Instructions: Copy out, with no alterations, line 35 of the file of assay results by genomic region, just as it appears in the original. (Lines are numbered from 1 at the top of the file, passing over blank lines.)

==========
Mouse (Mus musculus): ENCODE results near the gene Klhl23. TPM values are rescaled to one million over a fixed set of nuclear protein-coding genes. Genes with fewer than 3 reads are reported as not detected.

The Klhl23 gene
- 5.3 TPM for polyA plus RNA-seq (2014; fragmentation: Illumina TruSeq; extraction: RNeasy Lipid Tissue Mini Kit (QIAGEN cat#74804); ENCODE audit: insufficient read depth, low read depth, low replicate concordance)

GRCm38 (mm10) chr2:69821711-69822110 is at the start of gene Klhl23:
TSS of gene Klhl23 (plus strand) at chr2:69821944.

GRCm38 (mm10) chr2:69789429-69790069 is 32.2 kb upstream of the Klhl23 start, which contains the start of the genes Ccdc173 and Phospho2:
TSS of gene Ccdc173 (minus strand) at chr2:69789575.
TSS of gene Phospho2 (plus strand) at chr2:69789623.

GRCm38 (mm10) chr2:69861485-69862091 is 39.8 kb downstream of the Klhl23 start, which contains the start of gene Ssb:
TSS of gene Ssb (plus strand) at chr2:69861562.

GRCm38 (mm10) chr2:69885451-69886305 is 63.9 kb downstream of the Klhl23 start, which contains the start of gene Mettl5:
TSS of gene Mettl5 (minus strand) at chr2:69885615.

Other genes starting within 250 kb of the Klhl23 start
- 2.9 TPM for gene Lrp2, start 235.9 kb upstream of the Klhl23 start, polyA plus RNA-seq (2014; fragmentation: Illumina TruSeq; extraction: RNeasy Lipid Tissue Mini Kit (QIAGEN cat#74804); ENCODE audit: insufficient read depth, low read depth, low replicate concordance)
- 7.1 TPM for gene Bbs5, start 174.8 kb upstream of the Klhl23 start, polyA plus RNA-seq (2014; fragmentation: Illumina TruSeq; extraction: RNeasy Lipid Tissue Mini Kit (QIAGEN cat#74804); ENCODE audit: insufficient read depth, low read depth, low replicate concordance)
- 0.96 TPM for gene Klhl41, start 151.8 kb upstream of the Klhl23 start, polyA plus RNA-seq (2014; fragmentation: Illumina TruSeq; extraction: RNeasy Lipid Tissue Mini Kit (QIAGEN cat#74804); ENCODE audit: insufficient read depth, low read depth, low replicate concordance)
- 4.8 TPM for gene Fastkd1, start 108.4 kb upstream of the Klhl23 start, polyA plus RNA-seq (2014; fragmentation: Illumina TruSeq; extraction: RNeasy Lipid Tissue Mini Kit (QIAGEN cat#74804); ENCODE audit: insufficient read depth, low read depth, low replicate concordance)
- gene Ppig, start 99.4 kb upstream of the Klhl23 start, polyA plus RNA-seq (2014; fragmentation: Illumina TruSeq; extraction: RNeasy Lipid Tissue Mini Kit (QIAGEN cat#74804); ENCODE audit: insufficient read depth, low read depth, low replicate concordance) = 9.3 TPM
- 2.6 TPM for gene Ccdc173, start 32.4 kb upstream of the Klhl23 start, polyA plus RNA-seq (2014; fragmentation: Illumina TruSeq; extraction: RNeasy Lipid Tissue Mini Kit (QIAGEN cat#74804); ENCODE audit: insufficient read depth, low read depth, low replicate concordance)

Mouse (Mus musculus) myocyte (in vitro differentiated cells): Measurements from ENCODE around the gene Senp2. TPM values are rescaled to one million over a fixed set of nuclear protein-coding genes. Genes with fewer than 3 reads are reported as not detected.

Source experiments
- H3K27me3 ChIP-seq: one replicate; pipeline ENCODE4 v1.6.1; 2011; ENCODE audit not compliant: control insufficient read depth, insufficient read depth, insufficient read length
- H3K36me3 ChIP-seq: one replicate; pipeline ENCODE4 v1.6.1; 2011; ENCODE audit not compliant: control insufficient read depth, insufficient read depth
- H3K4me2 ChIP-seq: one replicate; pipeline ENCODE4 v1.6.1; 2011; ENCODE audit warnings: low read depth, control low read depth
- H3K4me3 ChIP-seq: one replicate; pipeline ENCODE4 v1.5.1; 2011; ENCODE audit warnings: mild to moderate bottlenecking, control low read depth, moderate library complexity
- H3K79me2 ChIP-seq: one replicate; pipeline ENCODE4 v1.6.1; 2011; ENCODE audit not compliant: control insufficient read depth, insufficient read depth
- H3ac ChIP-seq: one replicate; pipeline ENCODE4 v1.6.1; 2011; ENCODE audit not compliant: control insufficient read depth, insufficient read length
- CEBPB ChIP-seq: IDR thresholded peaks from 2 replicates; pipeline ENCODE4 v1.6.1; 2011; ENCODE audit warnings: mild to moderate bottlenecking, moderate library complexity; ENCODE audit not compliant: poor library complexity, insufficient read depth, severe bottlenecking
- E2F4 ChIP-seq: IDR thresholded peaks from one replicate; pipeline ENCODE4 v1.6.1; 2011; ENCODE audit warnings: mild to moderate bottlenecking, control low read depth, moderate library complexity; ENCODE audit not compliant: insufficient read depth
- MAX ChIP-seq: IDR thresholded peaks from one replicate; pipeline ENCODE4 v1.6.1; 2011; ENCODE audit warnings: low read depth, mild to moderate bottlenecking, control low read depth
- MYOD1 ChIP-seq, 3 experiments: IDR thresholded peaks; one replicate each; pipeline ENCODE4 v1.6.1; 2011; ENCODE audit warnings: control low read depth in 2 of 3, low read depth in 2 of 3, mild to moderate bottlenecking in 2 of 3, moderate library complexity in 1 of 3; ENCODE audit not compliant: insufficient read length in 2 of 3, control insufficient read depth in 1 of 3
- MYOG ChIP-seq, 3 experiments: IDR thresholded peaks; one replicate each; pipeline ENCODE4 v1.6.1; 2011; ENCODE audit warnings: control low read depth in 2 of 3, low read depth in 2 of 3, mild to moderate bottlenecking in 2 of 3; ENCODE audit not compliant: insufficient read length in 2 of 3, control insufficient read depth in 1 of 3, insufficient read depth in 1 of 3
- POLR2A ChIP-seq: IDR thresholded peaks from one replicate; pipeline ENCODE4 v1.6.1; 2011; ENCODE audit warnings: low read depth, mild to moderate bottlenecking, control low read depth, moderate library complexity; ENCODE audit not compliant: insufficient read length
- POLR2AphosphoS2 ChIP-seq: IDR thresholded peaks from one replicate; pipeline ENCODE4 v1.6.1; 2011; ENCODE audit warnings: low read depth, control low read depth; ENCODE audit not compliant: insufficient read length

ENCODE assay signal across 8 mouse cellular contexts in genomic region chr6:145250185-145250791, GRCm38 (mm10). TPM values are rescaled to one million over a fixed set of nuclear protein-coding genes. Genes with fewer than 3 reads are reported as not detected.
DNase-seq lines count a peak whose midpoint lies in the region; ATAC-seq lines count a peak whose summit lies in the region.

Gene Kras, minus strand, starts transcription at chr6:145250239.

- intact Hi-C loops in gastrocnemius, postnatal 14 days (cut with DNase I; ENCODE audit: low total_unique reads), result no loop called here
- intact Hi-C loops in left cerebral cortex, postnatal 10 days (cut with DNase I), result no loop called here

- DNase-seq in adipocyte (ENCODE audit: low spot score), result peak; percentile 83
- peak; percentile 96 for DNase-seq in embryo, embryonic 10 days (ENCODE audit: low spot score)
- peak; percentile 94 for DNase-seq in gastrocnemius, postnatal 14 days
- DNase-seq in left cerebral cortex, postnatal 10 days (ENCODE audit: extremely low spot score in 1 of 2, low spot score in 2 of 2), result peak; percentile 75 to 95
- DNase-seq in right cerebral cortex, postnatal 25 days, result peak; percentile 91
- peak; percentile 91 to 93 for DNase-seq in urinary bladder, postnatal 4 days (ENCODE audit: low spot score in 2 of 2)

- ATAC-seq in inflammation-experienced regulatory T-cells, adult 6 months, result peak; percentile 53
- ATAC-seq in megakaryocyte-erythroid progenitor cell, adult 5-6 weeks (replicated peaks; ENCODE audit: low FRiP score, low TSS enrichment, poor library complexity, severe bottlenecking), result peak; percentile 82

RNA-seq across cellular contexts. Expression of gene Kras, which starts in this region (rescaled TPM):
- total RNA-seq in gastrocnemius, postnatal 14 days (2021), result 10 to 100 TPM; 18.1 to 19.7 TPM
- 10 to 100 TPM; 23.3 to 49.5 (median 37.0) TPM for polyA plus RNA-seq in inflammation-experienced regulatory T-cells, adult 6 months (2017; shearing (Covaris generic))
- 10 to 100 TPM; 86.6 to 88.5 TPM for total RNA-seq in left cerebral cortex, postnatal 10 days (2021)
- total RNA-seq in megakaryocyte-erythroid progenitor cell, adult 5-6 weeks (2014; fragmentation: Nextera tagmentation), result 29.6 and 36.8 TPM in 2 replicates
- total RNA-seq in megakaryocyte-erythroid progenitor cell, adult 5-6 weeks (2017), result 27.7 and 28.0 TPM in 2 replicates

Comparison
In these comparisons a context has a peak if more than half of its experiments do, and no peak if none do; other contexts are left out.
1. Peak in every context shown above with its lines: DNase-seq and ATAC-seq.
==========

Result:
ENCODE assay signal across 8 mouse cellular contexts in genomic region chr6:145250185-145250791, GRCm38 (mm10). TPM values are rescaled to one million over a fixed set of nuclear protein-coding genes. Genes with fewer than 3 reads are reported as not detected.